WSDA Rule Making Process
Regular rule making steps in the APA include:
- Preparing a CR-101 preproposal statement of inquiry: This is the first official notice needed to start most rule making actions. The CR-101 announces that WSDA is planning to write rules on a particular subject and invites the public and interested parties to take part in the rule making process.
- Publishing and mailing notices: The CR-101 and all "CR" notices described below are published in the Washington State Register (WSR). WSDA mails or e-mails these notices to anyone who has asked to receive WSDA rule making information and to those parties interested in the subject matter of the particular rule making action.
- Drafting rules: WSDA uses a variety of methods to involve the public and interested parties in the rule drafting process. We often use advisory committees and ad hoc committees to help us write rule language. We also use surveys to solicit information and circulate working rule drafts to interested people and groups for review and comment. Depending upon the complexity of the rule and the diversity of interests, the rule drafting process can take a few months to a couple of years to complete. Some rules require that WSDA prepare financial analyses to determine the economic impact of the proposed rule. A Small Business Economic Impact Statement may be prepared if the proposed rules add new compliance costs for businesses that are "more than minor."
- Filing a CR-102 Proposed rule making notice: This notice gives details about the proposed permanent rules that WSDA plans to adopt, who may be affected by the rules, and includes full text of the proposed rule language. The CR-102 gives the date, time and place of the public hearing(s) and instructions for sending written comments about the proposed rules to WSDA.
- Accepting public comments: Anyone may go to public hearings to testify about WSDA proposed permanent rules, offer written comments, or just listen. WSDA hearings are held around the state depending upon the rule's subject matter. For those who can't attend a hearing, sending written comments is just as effective.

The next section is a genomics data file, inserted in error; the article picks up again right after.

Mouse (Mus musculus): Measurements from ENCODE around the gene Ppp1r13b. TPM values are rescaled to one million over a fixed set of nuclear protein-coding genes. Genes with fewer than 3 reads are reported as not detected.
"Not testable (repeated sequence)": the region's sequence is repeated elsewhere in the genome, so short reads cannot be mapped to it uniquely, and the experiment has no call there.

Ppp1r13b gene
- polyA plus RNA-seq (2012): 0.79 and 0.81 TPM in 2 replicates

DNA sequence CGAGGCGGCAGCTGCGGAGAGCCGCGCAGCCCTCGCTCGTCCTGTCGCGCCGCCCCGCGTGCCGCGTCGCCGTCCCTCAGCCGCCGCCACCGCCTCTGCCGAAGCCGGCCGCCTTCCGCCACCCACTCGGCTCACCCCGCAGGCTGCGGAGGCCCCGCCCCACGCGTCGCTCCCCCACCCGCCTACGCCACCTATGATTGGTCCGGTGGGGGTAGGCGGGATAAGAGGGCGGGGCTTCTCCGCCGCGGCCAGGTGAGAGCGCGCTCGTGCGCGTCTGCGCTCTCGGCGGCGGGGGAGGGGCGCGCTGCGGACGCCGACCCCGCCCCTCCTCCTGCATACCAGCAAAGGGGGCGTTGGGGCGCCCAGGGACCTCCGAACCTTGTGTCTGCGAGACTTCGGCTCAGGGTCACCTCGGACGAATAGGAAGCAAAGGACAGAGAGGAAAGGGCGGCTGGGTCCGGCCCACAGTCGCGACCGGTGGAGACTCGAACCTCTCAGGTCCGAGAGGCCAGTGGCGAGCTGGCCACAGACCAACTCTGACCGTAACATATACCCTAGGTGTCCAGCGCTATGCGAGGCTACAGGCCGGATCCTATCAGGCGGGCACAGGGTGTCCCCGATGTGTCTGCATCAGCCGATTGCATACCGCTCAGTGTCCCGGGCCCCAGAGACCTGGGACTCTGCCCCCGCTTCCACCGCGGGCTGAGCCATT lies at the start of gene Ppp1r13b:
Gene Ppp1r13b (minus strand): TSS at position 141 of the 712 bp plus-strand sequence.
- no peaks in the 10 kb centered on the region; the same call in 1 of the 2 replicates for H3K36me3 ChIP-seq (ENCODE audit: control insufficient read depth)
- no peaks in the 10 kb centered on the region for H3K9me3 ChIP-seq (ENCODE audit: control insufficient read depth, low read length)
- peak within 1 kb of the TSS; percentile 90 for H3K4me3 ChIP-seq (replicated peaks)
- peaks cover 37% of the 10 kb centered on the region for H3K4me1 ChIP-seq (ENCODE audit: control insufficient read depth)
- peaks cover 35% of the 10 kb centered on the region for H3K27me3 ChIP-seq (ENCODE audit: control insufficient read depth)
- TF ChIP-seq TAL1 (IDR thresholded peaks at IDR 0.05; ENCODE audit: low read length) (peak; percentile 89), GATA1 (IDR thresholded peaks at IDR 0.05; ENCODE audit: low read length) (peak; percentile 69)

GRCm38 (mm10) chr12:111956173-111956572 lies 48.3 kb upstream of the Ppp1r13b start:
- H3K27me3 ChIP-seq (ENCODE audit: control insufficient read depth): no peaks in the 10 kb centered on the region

- Filing a CR-103 rule making order to adopt the permanent rule: This is the last step in the rule making process. The CR-103 notice includes the full text of the rule being adopted, and lets the public know when the rules will become effective.
Other possible rule making actions in the Administrative Procedure Act:
- Expedited rule making: This shortened process allows WSDA, in very limited circumstances, to adopt or repeal a rule without a public hearing or public comment period. A CR-105 expedited rule making notice and the full text of the proposed rule are published in the WSR. The public has 45 days from the date of publication in the WSR to file written objections to the expedited process with WSDA. If no one objects during this period, WSDA may adopt the rule by issuing a CR-103 rule making order. If some one objects to the expedited process, WSDA must use the regular rule making process, which includes a public hearing, to adopt the rule.
- Emergency rules: Sometimes WSDA adopts temporary emergency rules if rules are needed to prevent a threat to public safety, health or welfare, or if WSDA must meet an immediate deadline imposed by a state or federal law, a federal rule or a court decision. Emergency rules are effective immediately when filed with the Code Reviser. An emergency rule is effective for up to 120 days and may be extended in certain circumstances. An emergency rule can't become permanent unless the regular rule making steps described above are followed.
- Rulemaking petition: Anyone may petition WSDA to adopt, amend or repeal a rule, by sending a letter to the Director of the WSDA. WSDA has 60 days to either reject the petition, or accept it. If the request is accepted, WSDA will start the regular rule making process.